Here are the golden rules of divorce
- Children first. If you are a parent with children, put their needs first. Ideally tell them together with your ex that you are separating. Offer them lots of reassurances that this isn’t their fault and they are loved by both parents. Make time for them.
- Divorce with dignity. No matter how hurt or angry you feel, treat your ex with respect. This is especially important if you have children who need to see their parents communicating civilly with each other.
- Time to grieve. Divorce is often likened to bereavement. Allow yourself time to come to terms with your loss. Not everyone process at the same rate. You may have moved on before your spouse has and you might become frustrated that they aren’t ‘on the same page’ as you are. Try and be patient and sensitive to their feelings.House in order.
- Organise your personal and financial documents. You will need to share this information with your solicitor. If you are methodical and organised, this will make the process easier and more cost effective.
- Talk. Share your feelings, whether it be to friends, a counsellor or legal adviser. Everyone needs support from someone at some point in their life. Don’t be afraid to ask for it.
- Understand your rights. Whilst the possible costs of involving a lawyer may be a worry, having some initial advice at the start can be really helpful and may save time and money in the long run.
FM Family Law is offering free consultations this month to anyone wanting initial advice on their separation. Contact us for a meeting.
Why honesty about your finances is vital
The Supreme Court delivered a landmark ruling in a divorce case in October last year. This highlighted the importance to be open and honest about your finances in divorce proceedings. The Judgment was in the joint cases of Sharland and Gohil, two couples who may have thought their divorce settlements were finalised some years ago.
Mrs. Sharland received a settlement of around 10.5 million on her divorce from her husband in 2012. This agreement was reached on the basis that Mr. Sharland’s interest in a company which he had founded and had a large shareholding was worth around £7 million, with the total company being worth in the region of £31-£47 million. During the initial case, Mr. Sharland told the court he had no plans to float the company.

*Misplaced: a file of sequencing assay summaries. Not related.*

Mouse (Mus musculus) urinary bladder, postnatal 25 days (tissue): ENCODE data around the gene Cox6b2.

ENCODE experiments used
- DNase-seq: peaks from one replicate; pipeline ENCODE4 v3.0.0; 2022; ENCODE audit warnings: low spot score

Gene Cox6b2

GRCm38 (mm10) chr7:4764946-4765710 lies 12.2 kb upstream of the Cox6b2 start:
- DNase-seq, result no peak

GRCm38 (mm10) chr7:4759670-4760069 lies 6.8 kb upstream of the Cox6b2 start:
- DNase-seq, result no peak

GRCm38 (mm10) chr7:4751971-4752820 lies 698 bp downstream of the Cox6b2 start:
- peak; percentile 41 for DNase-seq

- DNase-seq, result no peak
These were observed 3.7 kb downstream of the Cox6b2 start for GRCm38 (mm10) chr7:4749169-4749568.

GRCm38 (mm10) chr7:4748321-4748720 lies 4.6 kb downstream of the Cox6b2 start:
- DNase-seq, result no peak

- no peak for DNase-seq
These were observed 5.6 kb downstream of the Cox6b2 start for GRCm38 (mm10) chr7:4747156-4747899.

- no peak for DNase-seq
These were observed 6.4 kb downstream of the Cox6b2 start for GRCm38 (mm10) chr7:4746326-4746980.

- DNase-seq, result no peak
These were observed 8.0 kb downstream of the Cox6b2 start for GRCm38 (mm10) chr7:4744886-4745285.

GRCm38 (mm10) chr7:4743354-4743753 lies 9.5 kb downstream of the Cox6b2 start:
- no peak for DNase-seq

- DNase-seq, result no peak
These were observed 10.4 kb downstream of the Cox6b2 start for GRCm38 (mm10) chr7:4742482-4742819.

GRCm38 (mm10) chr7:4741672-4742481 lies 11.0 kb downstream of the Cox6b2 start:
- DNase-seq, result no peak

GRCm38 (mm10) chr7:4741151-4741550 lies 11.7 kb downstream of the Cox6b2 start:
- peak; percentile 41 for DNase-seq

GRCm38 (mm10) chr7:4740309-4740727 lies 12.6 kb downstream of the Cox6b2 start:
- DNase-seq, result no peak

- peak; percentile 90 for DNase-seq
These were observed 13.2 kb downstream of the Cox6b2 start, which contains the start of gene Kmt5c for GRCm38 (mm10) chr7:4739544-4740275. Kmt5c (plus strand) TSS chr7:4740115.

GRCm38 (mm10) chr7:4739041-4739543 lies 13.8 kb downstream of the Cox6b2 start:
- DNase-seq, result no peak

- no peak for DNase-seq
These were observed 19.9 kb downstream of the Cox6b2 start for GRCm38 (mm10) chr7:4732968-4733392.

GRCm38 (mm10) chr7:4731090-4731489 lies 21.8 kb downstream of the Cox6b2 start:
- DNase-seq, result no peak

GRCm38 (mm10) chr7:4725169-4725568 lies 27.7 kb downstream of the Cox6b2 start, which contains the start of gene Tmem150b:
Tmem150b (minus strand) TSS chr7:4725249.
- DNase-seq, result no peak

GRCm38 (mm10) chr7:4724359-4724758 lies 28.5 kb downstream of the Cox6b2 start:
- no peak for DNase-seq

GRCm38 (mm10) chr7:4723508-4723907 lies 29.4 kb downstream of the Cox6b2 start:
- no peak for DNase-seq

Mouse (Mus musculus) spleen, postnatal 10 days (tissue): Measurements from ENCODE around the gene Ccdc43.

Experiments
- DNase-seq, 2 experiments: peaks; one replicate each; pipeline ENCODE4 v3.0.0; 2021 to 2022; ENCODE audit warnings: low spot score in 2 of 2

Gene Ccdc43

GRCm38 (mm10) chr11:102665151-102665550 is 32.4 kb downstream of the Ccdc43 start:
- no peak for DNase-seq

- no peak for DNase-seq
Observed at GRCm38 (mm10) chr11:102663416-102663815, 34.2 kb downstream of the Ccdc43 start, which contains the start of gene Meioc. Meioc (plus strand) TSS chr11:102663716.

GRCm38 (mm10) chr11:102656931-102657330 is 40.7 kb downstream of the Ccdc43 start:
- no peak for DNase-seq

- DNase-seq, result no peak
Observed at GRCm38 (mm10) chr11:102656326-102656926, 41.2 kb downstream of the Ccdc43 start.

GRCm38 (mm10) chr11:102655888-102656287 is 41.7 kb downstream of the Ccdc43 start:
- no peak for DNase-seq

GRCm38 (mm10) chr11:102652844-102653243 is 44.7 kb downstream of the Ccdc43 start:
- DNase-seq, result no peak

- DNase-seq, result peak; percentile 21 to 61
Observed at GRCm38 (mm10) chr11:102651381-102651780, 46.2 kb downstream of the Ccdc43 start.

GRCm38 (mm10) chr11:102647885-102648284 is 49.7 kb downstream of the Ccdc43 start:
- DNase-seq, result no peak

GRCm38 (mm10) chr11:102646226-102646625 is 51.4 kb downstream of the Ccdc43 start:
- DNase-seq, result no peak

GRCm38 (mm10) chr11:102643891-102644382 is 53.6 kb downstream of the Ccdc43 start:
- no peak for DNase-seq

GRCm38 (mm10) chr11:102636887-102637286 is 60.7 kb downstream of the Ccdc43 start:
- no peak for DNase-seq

Shortly after an agreement was reached between the parties Mrs. Sharland discovered that not only was the company likely to be worth significantly more than the figures Mr. Sharland suggested, but discussions were, in fact, taking place about floating the company.
Similarly, Mrs. Gohil, back in 2004, made it clear at the time she reached a financial agreement with her husband that she did not trust the evidence he produced about the value of his assets in Bangladesh. She accepted a very modest settlement but had it recorded on the court order that she did not accept her husband’s financial disclosure. Several years later, whilst on a trial for fraud and money laundering, it was found to be the case that he had significant assets which had not been disclosed in divorce proceedings.
Both wives applied to the court to have their financial settlements reconsidered on the basis that they, and the court, were deceived about the true extent of their husband’s wealth. They both suggested that a different financial settlement would have been reached had their husbands been honest in the information they supplied.
Mrs. Sharland and Mrs. Gohil had their initial applications rejected. Both appealed again to the Supreme Court. They won and both financial settlements will now be reconsidered by the courts.
To us, this is a clear message that the courts will not tolerate dishonesty. If you are not open and honest in the information you give your spouse and the court about your financial circumstances, you run the risk of further litigation many years after you think you have a final divorce settlement. Both husbands now face the possibility of having to pay their wives more money and incurring additional legal costs in the process.
If you want to discuss any issues regarding divorce and financial matters, including your duties to provide accurate financial information, and what you can do if you think someone isn’t, please contact us. We have offices in Cambridge and Norwich.